12. Holey-plate ion source

    Microsoft Academic Search

    Yoshikazu Yoshida

    2000-01-01

    A low-pressure and high-density microwave ion source, created and sustained by evanescent waves emitted from a holey plate (HP) has been studied. This source is called a HP ion source. Microwave power at 2.45 GHz is supplied from a rectangular waveguide and then converted into an evanescent mode through the use of a HP placed on a H plane located

  13. Ion sources for radioactive beams

    SciTech Connect

    Kirchner, R. [GSI Darmstadt (Germany)

    1994-05-01

    The ion sources reviewed here, most of them developed for isotope separation on-line (ISOL), are classified according to their ionizing mechanism, utilizing electrons, heat, light, and penetration of matter. Emphasis is put on the beam-optical characteristics, ion current density, energy spread, and emittance on the ISOL-essentials {open_quotes}efficient, fast, and selective,{close_quotes} both for the ion source and the complete target/ion source-system.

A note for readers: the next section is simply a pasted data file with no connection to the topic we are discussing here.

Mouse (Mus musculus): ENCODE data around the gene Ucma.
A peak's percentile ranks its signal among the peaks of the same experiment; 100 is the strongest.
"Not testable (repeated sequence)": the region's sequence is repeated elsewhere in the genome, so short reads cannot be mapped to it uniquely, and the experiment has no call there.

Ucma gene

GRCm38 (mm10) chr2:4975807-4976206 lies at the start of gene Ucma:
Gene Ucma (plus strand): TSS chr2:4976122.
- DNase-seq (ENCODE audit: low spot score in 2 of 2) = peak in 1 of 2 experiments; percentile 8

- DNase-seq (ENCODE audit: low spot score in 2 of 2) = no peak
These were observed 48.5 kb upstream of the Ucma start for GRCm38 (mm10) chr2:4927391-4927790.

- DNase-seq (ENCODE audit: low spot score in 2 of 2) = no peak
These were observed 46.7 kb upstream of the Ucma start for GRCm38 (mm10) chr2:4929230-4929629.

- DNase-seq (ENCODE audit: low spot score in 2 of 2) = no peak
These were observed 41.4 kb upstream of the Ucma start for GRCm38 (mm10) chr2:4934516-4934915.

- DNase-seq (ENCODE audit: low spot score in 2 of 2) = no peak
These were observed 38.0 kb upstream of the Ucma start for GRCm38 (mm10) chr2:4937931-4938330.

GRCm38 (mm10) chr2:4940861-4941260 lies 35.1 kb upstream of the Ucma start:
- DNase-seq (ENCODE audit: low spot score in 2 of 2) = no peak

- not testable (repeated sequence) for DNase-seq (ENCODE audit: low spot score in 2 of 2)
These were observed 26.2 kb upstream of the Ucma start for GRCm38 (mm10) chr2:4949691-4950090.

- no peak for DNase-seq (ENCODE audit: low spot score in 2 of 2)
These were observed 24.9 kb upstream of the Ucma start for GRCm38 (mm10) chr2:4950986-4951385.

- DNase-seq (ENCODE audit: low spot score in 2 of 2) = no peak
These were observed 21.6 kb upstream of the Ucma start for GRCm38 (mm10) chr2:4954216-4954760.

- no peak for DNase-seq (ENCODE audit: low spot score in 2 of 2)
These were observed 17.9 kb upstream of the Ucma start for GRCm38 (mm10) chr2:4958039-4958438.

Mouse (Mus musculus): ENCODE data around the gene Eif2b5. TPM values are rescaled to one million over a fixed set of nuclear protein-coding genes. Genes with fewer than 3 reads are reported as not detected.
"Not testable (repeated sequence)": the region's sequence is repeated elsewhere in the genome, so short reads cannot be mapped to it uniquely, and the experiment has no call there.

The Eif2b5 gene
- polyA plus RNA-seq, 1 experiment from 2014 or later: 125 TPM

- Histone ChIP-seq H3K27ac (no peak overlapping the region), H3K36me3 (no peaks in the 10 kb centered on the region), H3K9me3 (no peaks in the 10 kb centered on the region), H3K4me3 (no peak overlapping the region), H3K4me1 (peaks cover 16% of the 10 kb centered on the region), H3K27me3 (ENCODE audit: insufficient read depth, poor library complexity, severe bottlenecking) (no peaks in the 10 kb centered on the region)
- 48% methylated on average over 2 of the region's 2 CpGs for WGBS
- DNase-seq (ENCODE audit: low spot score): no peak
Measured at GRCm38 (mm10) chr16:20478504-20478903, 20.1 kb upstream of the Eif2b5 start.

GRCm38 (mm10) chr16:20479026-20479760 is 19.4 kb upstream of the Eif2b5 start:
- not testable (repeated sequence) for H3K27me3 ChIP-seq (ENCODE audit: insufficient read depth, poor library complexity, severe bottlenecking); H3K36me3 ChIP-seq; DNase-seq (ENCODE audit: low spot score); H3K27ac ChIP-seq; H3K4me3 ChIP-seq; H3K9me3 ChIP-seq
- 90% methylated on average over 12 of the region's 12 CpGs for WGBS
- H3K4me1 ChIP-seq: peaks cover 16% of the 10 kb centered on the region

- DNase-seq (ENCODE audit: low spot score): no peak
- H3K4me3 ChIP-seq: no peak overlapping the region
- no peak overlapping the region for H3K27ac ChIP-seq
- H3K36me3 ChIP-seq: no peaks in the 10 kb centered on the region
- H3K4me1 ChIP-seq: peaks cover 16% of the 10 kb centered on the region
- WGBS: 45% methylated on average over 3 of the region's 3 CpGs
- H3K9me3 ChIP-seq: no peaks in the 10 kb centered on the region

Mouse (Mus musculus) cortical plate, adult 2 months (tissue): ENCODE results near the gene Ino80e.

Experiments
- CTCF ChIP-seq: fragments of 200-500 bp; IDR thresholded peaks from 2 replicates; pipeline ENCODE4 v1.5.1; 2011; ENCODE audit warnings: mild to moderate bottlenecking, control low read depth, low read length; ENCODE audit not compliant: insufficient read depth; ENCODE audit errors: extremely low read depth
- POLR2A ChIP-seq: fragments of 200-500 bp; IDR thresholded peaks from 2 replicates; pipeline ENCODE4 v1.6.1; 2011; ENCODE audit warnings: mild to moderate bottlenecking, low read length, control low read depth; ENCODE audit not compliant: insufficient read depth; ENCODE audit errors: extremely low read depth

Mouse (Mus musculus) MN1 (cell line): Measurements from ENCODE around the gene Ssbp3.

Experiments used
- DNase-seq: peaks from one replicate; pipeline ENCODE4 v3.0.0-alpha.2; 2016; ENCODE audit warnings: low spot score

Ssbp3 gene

14. The IRAS faint source survey

    NASA Technical Reports Server (NTRS)

    Moshir, Mehrdad

    1991-01-01

    The principal features of the IRAS Faint Source Survey (FSS), a new product resulting from the extended IRAS mission, are reviewed. The FSS has achieved an increase in sensitivity of about a factor of 2.5 relative to the IRAS Point Source Catalog by coadding the data before extracting sources. The FSS was produced by point-source filtering the individual detector data streams and then coadding the data streams using a trimmed-average algorithm. The discussion covers FSS production methods; reliability, completeness, and positional accuracy of the FSS; and FSS view of the IR sky.

  15. Enhancement of SPES source performances

    SciTech Connect

    Fagotti, E.; Palmieri, A.; Ren, X. [Consorzio RFX, Corso Stati Uniti, 4 35129 Padova (Italy); INFN Laboratori Nazionali di Legnaro, Viale dell'Universita, 2 35020 Legnaro, Padova (Italy)

    2008-02-15

    Installation of SPES source at LNL was finished in July 2006 and the first beam was extracted in September 2006. Commissioning results confirmed very good performance of the extracted current density. Conversely, source reliability was very poor due to glow-discharge phenomena, which were caused by the ion source axial magnetic field protruding in the high-voltage column. This problem was fixed by changing the stainless steel plasma electrode support with a ferromagnetic one. This new configuration required us to recalculate ion source solenoids positions and fields in order to recover the correct resonance pattern. Details on magnetic simulations and experimental results of high voltage column shielding are presented.